Rod is back with more space news, particularly, that former Amazon CEO Jeff Bezos is planning on going on the first flight of Blue Origin's New Shepard spacecraft. Blue Origin has been testing the new Shepard rocket and capsule on a parabolic arc for several years and has reached the point to become man rated. So Jeff Bezos is not only taking the first flight but he's auctioned off the couch next to him for $28 million for someone to go with him. That's a lot for a 12-minute flight. But it's for charity.
Rod joins Leo to talk about NASA's plan to explore Venus, which Rod calls the trailer park of the solar system. Nobody really knows a lot about Venus, and it's a nasty place. 900 degrees. Clouds of acid. High-pressure atmosphere. No way people can land there. But there's volcanic activity and is often called the lost habitable planet. NASA is planning to land two probes. One will parachute and transmit data on the atmosphere until it dies. One will be a radar mapping mission of the surface from orbit.
Rod is back with Leo with some Space News! This week is news that a frame from the original alien autopsy has been up for auction. According to Rod, a UK TV producer bought the original film and created the iconic Alien Autopsy TV special on Discovery. Now the original film is up for sale again. But it's one frame, plus NFT or Non-fungible token. Rod says though, an original of a hoax is still a hoax.
Rod joins Leo to talk about the rover that China landed on the surface of Mars this week. And it's a big deal because up until now, the US largely had Mars to itself. Russia landed one, but it didn't stay alive long. So China's rover means that there's another country exploring the Red Planet. It also shows just how far the China Space Agency has come in a short time.
Rod joins Leo to talk about the latest in Space News. The big news was the Chinese Long March booster rocket, which put up the first module of China's space station and then reentered the atmosphere in an uncontrolled fashion. It ended up breaking up and crashing somewhere in the Indian Ocean. Rod says that China has had a cavalier attitude towards what happens to their rockets, and they are fast-tracking their space station with a damn the torpedos full steam ahead outlook, which Rod says is concerning.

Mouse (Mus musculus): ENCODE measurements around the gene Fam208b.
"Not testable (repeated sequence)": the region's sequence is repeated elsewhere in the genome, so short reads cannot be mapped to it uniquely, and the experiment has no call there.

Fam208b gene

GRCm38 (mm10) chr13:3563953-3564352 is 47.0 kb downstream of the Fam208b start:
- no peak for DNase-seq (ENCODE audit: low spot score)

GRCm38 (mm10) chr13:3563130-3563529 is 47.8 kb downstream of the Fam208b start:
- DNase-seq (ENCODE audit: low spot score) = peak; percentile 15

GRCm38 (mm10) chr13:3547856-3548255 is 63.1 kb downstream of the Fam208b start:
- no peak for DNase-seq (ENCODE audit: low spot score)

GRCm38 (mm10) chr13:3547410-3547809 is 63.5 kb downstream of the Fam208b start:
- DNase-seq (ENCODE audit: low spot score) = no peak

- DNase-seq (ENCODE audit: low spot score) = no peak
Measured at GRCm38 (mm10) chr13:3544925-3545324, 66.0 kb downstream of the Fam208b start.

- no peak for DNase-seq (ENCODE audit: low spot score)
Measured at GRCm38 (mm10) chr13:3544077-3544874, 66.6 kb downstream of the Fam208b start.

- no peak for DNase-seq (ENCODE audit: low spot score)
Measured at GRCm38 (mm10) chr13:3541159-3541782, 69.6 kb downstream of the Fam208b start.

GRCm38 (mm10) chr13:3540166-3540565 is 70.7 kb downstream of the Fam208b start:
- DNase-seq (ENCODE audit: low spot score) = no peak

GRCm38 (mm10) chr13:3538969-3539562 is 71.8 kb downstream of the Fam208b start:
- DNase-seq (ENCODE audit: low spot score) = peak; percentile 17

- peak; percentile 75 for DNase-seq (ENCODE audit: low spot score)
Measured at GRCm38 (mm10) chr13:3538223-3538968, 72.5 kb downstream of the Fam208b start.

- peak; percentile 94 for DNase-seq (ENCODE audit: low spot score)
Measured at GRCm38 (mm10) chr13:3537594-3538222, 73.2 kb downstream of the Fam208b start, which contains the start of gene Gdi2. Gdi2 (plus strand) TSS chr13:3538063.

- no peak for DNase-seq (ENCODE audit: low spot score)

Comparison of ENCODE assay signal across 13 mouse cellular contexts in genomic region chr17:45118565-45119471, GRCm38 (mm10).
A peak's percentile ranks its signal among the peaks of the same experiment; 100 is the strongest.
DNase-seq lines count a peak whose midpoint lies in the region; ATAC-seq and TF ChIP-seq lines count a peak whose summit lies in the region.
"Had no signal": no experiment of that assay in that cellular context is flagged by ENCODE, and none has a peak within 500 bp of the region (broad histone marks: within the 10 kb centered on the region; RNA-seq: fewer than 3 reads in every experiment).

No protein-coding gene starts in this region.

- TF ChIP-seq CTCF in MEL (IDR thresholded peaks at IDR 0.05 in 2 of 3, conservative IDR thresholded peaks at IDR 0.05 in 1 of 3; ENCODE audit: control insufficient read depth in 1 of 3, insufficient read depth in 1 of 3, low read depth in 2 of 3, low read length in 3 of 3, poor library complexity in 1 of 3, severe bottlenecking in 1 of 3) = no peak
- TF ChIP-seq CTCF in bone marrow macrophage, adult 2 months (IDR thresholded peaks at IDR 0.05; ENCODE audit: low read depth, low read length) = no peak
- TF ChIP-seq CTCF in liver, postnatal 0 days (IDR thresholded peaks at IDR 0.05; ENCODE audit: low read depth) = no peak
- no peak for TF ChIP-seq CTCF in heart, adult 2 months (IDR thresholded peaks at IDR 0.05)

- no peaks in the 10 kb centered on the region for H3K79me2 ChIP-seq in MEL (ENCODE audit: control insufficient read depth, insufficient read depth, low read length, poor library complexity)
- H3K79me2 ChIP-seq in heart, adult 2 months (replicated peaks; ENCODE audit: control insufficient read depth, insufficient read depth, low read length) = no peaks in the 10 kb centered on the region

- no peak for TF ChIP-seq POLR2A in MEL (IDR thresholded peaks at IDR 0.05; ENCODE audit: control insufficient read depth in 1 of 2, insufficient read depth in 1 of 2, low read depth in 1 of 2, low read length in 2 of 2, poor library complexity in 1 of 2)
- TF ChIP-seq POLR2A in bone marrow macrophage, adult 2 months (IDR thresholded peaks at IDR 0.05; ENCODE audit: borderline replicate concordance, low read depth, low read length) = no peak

From the fourth flight of a helicopter on Mars to a late-night splashdown of Space-X Crew 1, to the latest Starlink launch, to the loss of a great American space hero Mike Collins, it's been a busy week of space news. Rod says that the late-night splashdown was the first since Apollo 8. And the SpaceX splashdown was spot on, with SpaceX recovering the spacecraft within minutes. Meanwhile, as a proof of concept, the Mars Ingenuity helicopter has met all its goals for flying on the red planet.
This week's space news from Rod Pyle is that the Mars Inspiration helicopter drone made its second flight this week, and the Mars Ingenuity rover made oxygen out of the Martian CO2 atmosphere. It's a tiny experiment to see how to create oxygen for a manned mission to Mars. The experiment made enough O2 for an astronaut to breathe for 10 minutes. In the future, NASA will not only be able to create oxygen but rocket fuel from the Martian surface and store it for future missions.
Rod joins Leo to talk about NASA awarding SpaceX a $2.9 Billion contract to develop the Human Landing System for a return to the moon. Elon Musk says that Starship will go to the moon by 2023, and Musk is planning to build them at scale very soon along with its booster. But Rod thinks no earlier than 2025 or 26. The contract will certainly help speed that along.
In other space news, Ingenuity, the Mars helicopter drone, is scheduled to make its maiden flight at 12:30 PT. It'll fly up to 10 feet and hover for 20 seconds.
Rod joins Leo to talk about Space News. Today was supposed to be the day that Perseverance, the helicopter on the Mars Inspiration Rover was supposed to take flight. But it's been delayed until the 14th due to a software error in the blade control mechanism. And considering it has to fly autonomously, they want to be sure everything is ready to work perfectly. Rod says NASA is being extra careful. You don't want to crash on your first flight, even if it is only for 40 seconds.